Yeah, it’s great. It’s really, really good. I think someone sent a photograph the other day of their boy and they’d brought him to the show, I think about two, three, four years ago and going backstage. They sent me a photograph the other day of him on stage in his own band. So now he’s in his own band playing shows and stuff! It’s really, really gratifying. I really like it when our fans represent a wide range of people, not just one particular generation. It’s not just people who were around when we made the records. Most of the people weren’t, and quite a few of them are really, really young themselves. Fifteen, sixteen, seventeen in some cases. So yeah, it’s really great. I like that very much.
Do the songs sound just as fresh and exciting to play now, more than ever?
They do! I couldn’t play this music if that wasn’t the case. I have to get excited by it, otherwise I just can’t do it. I mean, there’s been periods where I haven’t been excited about it and I’ve stepped away from it for quite a long time and done other things. That’s how I feel about it. If I can’t be excited about it how can I make anybody else excited about it. There’s nothing perfunctory about it at all. I wouldn’t be doing it, I’d be doing something else.
I guess you probably get asked this question million times, but is there the temptation there to try and do some new songs?
I have been writing new songs and I will be recording new songs although it won’t be a Chameleon’s record, it can’t be. It can’t be a Chameleons record. It’s not the function of this band. The function of this band is to present and perform Chameleon’s music. That’s what we’re doing for people who want to hear that. I have made other records outside Chameleons and I will continue to do that though. That’s not what this is.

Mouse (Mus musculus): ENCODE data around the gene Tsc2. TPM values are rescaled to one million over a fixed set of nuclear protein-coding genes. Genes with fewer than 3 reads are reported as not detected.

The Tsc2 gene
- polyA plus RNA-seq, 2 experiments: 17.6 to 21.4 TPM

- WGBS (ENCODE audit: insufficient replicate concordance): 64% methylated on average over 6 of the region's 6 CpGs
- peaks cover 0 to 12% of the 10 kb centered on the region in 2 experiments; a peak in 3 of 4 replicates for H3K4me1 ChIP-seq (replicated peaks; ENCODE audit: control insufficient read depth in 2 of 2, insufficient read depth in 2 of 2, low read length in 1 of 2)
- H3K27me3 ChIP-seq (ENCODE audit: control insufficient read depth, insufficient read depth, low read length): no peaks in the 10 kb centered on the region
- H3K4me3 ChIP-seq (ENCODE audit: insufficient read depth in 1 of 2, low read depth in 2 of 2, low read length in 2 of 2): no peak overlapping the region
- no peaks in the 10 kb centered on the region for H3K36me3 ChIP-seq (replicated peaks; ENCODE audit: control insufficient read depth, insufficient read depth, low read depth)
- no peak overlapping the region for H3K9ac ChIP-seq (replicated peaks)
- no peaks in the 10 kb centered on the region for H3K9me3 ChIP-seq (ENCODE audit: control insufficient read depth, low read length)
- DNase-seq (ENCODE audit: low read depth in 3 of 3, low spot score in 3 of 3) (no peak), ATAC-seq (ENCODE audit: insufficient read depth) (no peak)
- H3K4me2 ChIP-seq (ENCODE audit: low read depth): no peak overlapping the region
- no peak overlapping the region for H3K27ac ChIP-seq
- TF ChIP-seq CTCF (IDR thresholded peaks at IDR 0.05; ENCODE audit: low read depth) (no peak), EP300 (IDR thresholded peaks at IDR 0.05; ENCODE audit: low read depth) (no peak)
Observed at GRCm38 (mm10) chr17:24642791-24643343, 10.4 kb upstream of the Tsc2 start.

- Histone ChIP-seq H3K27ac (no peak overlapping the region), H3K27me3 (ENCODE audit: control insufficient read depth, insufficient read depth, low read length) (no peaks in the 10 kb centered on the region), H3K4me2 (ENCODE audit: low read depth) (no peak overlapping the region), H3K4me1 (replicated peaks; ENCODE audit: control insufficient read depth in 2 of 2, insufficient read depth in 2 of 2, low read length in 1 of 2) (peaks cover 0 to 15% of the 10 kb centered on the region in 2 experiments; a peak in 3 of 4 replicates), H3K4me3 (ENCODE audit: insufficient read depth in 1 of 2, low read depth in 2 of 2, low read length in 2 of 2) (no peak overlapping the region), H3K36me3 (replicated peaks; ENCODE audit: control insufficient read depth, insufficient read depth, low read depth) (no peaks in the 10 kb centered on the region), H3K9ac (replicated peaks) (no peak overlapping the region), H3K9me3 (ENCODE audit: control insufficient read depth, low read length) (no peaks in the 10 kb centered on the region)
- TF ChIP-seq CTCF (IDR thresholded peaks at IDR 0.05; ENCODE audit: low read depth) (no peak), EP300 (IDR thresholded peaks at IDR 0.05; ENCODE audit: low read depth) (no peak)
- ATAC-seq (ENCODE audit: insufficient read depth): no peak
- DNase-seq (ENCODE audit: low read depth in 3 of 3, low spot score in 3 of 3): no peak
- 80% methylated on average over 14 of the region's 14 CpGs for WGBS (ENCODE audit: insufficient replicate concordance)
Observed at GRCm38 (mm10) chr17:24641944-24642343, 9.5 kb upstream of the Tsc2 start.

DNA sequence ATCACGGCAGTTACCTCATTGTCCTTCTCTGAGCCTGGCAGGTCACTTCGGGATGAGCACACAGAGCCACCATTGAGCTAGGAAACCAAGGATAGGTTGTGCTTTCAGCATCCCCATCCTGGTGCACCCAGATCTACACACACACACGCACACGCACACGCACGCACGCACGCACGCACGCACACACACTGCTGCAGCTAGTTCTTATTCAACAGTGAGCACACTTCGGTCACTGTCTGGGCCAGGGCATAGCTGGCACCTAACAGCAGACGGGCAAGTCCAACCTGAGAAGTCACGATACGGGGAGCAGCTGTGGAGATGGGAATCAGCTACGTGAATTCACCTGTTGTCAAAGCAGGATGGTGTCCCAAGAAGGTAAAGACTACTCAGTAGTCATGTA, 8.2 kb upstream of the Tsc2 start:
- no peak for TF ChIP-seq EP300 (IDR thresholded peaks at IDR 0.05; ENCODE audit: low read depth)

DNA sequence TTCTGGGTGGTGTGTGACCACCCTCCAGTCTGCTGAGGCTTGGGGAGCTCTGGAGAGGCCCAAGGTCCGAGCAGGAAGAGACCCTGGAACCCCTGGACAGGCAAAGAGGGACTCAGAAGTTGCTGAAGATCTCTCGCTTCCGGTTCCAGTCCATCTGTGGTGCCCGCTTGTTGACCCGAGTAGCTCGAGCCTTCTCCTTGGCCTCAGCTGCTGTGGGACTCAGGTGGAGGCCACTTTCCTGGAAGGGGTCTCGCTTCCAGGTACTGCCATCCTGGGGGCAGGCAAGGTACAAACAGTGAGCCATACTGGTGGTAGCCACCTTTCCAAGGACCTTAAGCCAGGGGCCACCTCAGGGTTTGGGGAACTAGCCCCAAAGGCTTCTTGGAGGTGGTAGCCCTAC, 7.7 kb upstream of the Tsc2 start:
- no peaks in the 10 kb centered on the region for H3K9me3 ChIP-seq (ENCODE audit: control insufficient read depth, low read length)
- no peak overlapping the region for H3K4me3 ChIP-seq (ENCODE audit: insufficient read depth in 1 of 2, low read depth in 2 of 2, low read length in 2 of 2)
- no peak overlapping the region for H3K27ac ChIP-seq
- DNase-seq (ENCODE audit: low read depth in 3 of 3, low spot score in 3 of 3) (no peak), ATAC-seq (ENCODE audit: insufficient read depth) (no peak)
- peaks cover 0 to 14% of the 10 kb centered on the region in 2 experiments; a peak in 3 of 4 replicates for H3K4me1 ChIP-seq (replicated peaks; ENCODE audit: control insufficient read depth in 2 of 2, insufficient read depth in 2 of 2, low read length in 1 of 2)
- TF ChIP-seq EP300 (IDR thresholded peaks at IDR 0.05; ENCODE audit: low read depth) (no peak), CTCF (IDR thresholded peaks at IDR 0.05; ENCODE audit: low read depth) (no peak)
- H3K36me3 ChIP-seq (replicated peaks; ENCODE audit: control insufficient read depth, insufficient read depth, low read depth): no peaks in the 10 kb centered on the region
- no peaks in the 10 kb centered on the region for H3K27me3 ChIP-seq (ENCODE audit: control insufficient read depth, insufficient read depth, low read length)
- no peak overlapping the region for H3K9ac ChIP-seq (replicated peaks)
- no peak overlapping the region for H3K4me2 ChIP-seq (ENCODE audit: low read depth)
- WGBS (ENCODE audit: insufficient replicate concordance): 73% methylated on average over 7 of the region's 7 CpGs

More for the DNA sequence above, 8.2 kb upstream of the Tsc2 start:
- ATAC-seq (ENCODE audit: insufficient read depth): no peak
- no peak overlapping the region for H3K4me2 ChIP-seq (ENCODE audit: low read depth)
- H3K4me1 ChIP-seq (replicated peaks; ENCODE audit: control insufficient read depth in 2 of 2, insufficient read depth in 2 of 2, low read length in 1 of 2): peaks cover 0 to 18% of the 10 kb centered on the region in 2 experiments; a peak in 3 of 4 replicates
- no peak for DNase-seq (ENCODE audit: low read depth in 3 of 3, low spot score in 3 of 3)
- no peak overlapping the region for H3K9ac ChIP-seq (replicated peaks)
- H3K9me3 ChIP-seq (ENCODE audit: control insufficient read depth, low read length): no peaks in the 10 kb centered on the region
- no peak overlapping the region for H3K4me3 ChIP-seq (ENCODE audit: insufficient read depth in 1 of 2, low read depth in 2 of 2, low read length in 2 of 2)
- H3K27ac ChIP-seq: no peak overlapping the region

The Australia tour coming up, is that going to be mostly focused on Script Of The Bridge? Or is it going to be a bit of everything?
We’ll probably be doing a mixture of everything seeing as though we’ve never been there before. Yeah, it’s hard to tell because I have no idea how it’s going to go in Australia. I tend to vary sets and we don’t go out to play each exactly the same set every night we play. We always tend to shake it up and vary it around a little bit. So, I suppose we’ll see how it goes down and take it from there.
When Script Of The Bridge came out what memories from that period stick out most for you?
Just the fact that it was a really exciting period, we were making our first album, our first LP. That was always going to be special. For somebody who’s bought records, or been listening to records from a very early age to actually be in the studio making one, especially that one was a really special time. I think it was great that everyone was getting on, we all had one focus and that was to make it as good a record as we could.
We were a little bit full of ourselves because we’d had started writing in the studio and then ended up making the record ourselves because we didn’t trust anybody else with the kind of vision that we had for it. Nobody else that we talked to seem to understand what we were doing except us. So we were very much in control of it and I’m very, very proud of it. I don’t think it’s our best album but it’s my favourite one for all of those reasons. Just the process of making it and touring around they were the golden times then. They were special times. It was a really good time. Everybody was feeling good and it comes across that way, it’s there in the music, we captured that.
Interview by Rob Lyon
The Chameleons playing the following Australian tour dates…